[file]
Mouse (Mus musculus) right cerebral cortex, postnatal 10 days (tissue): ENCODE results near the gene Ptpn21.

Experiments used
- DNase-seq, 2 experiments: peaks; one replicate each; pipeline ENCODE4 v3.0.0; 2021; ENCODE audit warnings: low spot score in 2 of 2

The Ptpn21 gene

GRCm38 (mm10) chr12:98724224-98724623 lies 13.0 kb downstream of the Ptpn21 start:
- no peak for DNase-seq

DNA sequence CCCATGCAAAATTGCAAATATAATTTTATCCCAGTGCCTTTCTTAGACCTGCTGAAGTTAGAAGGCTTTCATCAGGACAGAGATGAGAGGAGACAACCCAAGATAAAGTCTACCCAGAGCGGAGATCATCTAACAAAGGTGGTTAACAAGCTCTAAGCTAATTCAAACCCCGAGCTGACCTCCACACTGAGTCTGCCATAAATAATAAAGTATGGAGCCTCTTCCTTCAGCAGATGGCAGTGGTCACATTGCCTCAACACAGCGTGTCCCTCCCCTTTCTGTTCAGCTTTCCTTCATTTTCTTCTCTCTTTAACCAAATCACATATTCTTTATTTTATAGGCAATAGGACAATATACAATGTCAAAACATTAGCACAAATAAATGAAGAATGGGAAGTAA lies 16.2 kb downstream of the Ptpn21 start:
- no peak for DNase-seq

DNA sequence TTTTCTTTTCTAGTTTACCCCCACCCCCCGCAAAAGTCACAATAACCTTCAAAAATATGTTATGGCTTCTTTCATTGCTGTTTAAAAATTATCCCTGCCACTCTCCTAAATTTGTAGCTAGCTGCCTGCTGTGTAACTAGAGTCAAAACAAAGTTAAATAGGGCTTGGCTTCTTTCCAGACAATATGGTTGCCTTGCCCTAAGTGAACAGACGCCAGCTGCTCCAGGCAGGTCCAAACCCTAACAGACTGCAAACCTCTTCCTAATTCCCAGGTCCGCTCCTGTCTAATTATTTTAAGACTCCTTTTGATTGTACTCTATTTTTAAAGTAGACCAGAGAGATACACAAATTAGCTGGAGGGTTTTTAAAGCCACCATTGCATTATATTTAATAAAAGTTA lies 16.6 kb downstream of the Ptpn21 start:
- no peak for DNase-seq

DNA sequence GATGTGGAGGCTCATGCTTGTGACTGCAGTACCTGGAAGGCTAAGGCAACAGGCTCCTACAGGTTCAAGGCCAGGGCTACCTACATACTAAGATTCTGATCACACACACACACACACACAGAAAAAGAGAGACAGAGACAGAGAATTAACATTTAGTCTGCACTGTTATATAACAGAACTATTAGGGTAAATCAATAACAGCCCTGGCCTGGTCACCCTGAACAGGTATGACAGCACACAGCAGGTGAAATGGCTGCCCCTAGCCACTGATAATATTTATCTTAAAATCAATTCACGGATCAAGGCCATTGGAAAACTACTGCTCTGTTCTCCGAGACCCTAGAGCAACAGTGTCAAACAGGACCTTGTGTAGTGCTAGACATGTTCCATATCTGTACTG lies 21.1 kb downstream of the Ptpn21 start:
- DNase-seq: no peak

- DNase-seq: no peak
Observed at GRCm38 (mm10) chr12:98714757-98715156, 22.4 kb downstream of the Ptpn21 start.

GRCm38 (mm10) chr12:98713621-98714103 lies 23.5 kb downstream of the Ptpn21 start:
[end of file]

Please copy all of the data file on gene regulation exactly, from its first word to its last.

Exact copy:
Mouse (Mus musculus) right cerebral cortex, postnatal 10 days (tissue): ENCODE results near the gene Ptpn21.

Experiments used
- DNase-seq, 2 experiments: peaks; one replicate each; pipeline ENCODE4 v3.0.0; 2021; ENCODE audit warnings: low spot score in 2 of 2

The Ptpn21 gene

GRCm38 (mm10) chr12:98724224-98724623 lies 13.0 kb downstream of the Ptpn21 start:
- no peak for DNase-seq

DNA sequence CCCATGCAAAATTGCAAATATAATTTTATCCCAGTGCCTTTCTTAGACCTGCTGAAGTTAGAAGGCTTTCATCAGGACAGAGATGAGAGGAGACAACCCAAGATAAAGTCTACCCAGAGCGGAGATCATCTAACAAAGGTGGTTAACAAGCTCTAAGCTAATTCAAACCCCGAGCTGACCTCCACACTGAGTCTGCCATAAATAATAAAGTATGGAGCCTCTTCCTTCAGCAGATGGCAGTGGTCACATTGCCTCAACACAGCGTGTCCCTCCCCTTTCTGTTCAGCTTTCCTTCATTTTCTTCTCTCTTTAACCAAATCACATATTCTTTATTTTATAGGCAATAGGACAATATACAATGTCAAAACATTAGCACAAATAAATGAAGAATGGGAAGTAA lies 16.2 kb downstream of the Ptpn21 start:
- no peak for DNase-seq

DNA sequence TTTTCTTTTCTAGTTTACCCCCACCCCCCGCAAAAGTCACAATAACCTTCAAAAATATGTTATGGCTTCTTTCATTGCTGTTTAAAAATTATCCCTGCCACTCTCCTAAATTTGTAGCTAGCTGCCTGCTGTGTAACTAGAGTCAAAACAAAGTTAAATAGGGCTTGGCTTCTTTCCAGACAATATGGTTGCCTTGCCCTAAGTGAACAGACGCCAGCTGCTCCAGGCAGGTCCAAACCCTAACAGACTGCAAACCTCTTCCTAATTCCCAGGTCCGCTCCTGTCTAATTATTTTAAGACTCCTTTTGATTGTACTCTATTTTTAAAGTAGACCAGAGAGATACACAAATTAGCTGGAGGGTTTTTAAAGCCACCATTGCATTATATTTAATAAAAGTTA lies 16.6 kb downstream of the Ptpn21 start:
- no peak for DNase-seq

DNA sequence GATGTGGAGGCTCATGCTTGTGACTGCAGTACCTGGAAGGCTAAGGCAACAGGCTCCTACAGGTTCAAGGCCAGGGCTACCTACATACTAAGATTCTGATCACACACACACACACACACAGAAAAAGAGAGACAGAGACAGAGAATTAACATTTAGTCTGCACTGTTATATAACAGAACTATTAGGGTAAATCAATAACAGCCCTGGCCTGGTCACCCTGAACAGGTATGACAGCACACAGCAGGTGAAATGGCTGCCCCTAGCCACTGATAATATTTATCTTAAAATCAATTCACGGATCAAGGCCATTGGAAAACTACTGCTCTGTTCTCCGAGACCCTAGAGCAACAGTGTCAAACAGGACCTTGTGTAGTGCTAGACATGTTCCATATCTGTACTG lies 21.1 kb downstream of the Ptpn21 start:
- DNase-seq: no peak

- DNase-seq: no peak
Observed at GRCm38 (mm10) chr12:98714757-98715156, 22.4 kb downstream of the Ptpn21 start.

GRCm38 (mm10) chr12:98713621-98714103 lies 23.5 kb downstream of the Ptpn21 start: